The young rider classification is open for cyclists under 25. The winners of the young rider classification were:[4]

Combativity classificationEdit

The winners of the combativity classification were:

Team classificationEdit

Most Stage WinsEdit

Last updated after the 2019 BinckBank Tour:

Cyclist # Stages Stages
1   Tom Boonen (BEL) 7 2006: Stages 1 (Hoogeveen, Netherlands), 3 (Westmalle, Belgium) and 5 (Balen, Belgium)
2008: Stages 1 (Roermond, Netherlands) and 4 (Ardooie, Belgium)
2009: Stage 3 (Hasselt, Belgium)
2015: Stage 3 (Ardooie, Belgium)
  André Greipel (GER) 7 2008: Stage 2 (Nieuwegein, Netherlands)
2010: Stages 2 (Ardooie, Belgium) and 6 (Heers, Belgium)
2011: Stages 1 (Sint Willebrord, Netherlands), 2 (Ardooie, Belgium)
2013: Stage 4 (Vlijmen, Netherlands)
2015: Stage 2 (Breda, Netherlands)
3   Edvald Boasson Hagen (NOR) 5 2008: Stage 6 (Brussels, Belgium)
2009: Stages 6 (Roermond, Netherlands) and 7 (Amersfoort, Netherlands) (ITT)
2011: Stage 6 (Sittard, Netherlands)
2016: Stage 7 (Geraardsbergen, Belgium)
4   Peter Sagan (SVK) 4 2016: Stages 3 (Ardooie, Belgium) and 4 (Sint-Pieters-Leeuw, Belgium)
2017: Stages 1 (Venray, Netherlands) and 3 (Ardooie, Belgium)
  Tim Wellens (BEL) 4 2014: Stage 6 (Aywaille, Belgium)
2015: Stage 6 (Houffalize, Belgium)
2017: Stage 6 (Houffalize, Belgium)
2019: Stage 4 (Houffalize, Belgium)
6   Tyler Farrar (USA) 3 2009: Stages 1 (Ardooie, Belgium), 2 (Brussels, Belgium) and 4 (Libramont, Belgium)
  Zdeněk Štybar (CZE) 3 2013: Stages 3 (Brouwersdam, Netherlands) and 7 (Geraardsbergen, Belgium)
2014: Stage 2 (Heusden, Netherlands)
  Sam Bennett (IRL) 3 2019: Stage 1 (Hulst, Netherlands) and Stage 2 (Ardooie, Belgium) and Stage 3 (Aalter, Belgium)
9   Alessandro Ballan (ITA) 2 2005: Stage 5 (Verviers, Belgium)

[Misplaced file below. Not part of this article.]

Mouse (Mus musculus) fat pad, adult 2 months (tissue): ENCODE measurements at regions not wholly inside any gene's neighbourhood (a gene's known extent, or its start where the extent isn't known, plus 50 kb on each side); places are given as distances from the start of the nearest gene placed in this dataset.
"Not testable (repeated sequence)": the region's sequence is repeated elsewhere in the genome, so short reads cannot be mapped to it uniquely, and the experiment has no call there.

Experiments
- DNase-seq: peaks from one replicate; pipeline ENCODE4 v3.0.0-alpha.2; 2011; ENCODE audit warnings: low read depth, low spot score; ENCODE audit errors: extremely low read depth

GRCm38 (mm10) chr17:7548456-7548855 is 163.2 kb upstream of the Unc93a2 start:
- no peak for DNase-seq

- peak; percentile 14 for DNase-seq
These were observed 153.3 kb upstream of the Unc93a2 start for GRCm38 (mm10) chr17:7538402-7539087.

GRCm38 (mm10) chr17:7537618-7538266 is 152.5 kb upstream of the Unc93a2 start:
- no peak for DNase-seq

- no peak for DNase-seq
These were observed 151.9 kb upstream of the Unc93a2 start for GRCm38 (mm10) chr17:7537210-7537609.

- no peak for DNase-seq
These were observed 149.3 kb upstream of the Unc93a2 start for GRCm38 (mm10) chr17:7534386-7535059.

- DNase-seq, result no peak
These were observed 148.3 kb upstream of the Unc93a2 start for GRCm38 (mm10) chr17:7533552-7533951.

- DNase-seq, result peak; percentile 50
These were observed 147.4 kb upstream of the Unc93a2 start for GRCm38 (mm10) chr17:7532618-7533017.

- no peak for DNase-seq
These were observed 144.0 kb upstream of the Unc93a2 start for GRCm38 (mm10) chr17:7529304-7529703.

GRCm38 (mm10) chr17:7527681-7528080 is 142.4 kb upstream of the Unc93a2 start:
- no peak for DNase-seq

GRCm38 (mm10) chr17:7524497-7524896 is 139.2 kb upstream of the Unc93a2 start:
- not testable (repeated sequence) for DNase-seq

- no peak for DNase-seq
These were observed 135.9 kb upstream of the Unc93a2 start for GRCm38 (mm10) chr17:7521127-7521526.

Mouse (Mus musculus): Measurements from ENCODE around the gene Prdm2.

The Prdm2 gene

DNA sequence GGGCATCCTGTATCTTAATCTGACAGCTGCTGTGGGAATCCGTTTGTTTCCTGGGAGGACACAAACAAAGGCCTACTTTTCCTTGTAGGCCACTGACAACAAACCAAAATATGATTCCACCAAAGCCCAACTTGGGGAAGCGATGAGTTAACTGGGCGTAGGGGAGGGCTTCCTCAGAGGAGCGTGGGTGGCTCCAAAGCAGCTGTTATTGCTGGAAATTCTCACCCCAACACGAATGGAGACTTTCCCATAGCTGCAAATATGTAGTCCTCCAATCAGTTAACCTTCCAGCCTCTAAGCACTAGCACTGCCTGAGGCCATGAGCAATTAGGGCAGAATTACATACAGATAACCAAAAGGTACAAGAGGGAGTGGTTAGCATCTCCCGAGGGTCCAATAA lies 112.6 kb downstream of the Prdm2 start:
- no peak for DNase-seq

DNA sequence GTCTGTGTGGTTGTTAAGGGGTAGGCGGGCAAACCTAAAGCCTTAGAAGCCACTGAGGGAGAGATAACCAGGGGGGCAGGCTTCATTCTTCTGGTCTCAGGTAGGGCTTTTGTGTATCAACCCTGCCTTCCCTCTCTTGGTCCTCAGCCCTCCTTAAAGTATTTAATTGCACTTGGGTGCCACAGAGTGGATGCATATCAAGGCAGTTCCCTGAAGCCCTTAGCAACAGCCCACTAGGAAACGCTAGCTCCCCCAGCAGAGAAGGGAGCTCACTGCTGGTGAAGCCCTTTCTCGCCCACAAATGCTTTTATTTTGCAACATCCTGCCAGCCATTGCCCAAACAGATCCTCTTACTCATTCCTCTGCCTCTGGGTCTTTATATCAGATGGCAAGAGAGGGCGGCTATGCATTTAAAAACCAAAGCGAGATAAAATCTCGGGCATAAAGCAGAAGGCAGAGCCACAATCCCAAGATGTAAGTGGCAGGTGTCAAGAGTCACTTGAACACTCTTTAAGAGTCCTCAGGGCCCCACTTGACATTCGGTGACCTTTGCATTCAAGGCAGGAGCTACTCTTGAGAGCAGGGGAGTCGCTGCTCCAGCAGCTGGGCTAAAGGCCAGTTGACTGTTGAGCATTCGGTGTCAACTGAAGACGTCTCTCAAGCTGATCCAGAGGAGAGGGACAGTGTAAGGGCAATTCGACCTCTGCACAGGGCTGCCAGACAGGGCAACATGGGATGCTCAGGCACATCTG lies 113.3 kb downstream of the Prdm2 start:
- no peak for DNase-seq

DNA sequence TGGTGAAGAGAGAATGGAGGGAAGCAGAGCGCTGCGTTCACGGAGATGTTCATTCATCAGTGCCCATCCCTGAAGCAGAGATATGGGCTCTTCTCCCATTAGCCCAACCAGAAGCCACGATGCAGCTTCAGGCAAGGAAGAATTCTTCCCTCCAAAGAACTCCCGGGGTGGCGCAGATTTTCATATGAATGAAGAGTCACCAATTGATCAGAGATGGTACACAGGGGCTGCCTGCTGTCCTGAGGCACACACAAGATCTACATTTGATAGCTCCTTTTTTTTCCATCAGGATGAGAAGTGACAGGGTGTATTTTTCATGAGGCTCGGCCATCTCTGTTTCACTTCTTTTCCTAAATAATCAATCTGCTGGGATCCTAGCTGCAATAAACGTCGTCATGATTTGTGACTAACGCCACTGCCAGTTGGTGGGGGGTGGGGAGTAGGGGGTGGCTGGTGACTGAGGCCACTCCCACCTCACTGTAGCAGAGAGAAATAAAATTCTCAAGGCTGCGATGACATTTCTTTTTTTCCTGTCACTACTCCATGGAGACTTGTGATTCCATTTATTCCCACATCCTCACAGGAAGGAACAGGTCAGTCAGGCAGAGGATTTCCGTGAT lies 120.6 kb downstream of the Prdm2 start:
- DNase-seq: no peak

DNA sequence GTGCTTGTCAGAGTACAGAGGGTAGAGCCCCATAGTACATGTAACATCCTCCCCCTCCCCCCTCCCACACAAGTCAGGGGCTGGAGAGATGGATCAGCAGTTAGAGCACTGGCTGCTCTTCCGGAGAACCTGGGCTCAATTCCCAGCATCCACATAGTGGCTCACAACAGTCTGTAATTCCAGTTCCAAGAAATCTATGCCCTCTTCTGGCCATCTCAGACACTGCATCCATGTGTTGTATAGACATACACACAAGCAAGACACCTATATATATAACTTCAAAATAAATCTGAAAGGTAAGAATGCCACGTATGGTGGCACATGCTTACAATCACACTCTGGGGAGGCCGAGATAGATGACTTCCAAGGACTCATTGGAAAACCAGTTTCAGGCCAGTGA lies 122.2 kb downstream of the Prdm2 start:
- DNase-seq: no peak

2012: Stage 7 (Geraardsbergen, Belgium)
  Sylvain Chavanel (FRA) 2 2009: Prologue (Rotterdam, Netherlands) (ITT)
2013: Stage 5 (Sittard-Geleen, Netherlands) (ITT)
  Philippe Gilbert (BEL) 2 2006: Stage 7 (Ans, Belgium)
2011: Stage 3 (Andenne, Belgium)
  Marcel Kittel (GER) 2 2012: Stages 1 (Middelburg, Netherlands) and 4 (Bergen op Zoom, Netherlands)
  Robbie McEwen (AUS) 2 2007: Stage 3 (Putte, Belgium)
2010: Stage 1 (Rhenen, Netherlands)
  Manuel Quinziato (ITA) 2 2006: Stage 3 (Sittard-Geleen, Netherlands)
2015: Stage 7 (Geraardsbergen, Belgium)
  Svein Tuft (CAN) 2 2010: Prologue (Steenwijk, Netherlands) (ITT)
2012: Stage 6 (Ardooie, Belgium) (ITT)
  Max van Heeswijk (NED) 2 2005: Stages 1 (Mierlo, Netherlands) and 5 (Hasselt, Belgium)


  1. ^ Graat, John (August 3, 2005). Fantastische' Pro Tour zegen voor profronde. Trouw (Dutch newspaper), p. 13.
  2. ^ "Archived copy". Archived from the original on 2012-10-10. Retrieved 2011-08-14.CS1 maint: archived copy as title (link)
  3. ^ "Eneco-Tour du Benelux (Bel & Hol) - Cat. Pro-Tour" (in French). Memoire du Cyclisme. 2010-10-24. Archived from the original on 2011-09-14. Retrieved 2011-08-14.
  4. ^ a b c d "Benelux Tour". Cycling archives. Retrieved 2011-08-14.

External linksEdit